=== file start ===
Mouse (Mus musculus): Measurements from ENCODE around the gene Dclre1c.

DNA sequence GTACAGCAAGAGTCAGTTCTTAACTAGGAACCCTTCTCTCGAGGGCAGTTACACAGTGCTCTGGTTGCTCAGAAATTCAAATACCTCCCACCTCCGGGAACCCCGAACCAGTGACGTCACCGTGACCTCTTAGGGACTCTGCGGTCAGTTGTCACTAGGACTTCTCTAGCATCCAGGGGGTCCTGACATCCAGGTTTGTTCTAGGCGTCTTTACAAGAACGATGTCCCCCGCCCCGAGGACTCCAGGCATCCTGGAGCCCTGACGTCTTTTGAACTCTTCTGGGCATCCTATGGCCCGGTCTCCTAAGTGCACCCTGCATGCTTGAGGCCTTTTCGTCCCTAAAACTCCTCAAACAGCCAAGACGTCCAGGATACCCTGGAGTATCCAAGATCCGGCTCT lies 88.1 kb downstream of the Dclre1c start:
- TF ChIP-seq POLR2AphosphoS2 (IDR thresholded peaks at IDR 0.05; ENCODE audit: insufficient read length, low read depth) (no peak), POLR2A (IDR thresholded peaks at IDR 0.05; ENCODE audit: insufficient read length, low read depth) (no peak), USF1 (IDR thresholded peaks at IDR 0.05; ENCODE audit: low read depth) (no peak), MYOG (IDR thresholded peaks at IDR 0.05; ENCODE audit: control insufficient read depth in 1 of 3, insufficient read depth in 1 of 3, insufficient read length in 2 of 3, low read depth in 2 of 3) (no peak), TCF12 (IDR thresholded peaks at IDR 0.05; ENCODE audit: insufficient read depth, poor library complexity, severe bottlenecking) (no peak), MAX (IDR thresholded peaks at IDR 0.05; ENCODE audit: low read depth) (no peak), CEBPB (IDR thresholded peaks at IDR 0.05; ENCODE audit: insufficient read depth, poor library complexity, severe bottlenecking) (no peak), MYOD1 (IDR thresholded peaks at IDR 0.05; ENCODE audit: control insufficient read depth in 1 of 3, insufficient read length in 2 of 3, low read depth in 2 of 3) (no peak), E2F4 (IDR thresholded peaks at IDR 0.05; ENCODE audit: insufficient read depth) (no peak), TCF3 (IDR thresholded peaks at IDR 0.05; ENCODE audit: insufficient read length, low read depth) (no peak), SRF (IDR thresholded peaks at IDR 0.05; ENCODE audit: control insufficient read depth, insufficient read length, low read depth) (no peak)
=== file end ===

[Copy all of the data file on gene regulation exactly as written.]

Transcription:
Mouse (Mus musculus): Measurements from ENCODE around the gene Dclre1c.

DNA sequence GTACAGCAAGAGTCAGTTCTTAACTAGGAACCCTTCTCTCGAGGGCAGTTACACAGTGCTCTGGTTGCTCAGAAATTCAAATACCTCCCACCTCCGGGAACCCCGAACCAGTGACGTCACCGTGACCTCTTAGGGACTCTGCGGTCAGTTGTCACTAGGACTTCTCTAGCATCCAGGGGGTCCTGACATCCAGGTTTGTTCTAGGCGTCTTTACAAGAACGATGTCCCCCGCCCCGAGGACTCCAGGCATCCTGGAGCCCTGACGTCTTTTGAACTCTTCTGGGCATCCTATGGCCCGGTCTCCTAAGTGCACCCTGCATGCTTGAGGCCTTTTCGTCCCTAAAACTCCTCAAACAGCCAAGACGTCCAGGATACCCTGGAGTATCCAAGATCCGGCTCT lies 88.1 kb downstream of the Dclre1c start:
- TF ChIP-seq POLR2AphosphoS2 (IDR thresholded peaks at IDR 0.05; ENCODE audit: insufficient read length, low read depth) (no peak), POLR2A (IDR thresholded peaks at IDR 0.05; ENCODE audit: insufficient read length, low read depth) (no peak), USF1 (IDR thresholded peaks at IDR 0.05; ENCODE audit: low read depth) (no peak), MYOG (IDR thresholded peaks at IDR 0.05; ENCODE audit: control insufficient read depth in 1 of 3, insufficient read depth in 1 of 3, insufficient read length in 2 of 3, low read depth in 2 of 3) (no peak), TCF12 (IDR thresholded peaks at IDR 0.05; ENCODE audit: insufficient read depth, poor library complexity, severe bottlenecking) (no peak), MAX (IDR thresholded peaks at IDR 0.05; ENCODE audit: low read depth) (no peak), CEBPB (IDR thresholded peaks at IDR 0.05; ENCODE audit: insufficient read depth, poor library complexity, severe bottlenecking) (no peak), MYOD1 (IDR thresholded peaks at IDR 0.05; ENCODE audit: control insufficient read depth in 1 of 3, insufficient read length in 2 of 3, low read depth in 2 of 3) (no peak), E2F4 (IDR thresholded peaks at IDR 0.05; ENCODE audit: insufficient read depth) (no peak), TCF3 (IDR thresholded peaks at IDR 0.05; ENCODE audit: insufficient read length, low read depth) (no peak), SRF (IDR thresholded peaks at IDR 0.05; ENCODE audit: control insufficient read depth, insufficient read length, low read depth) (no peak)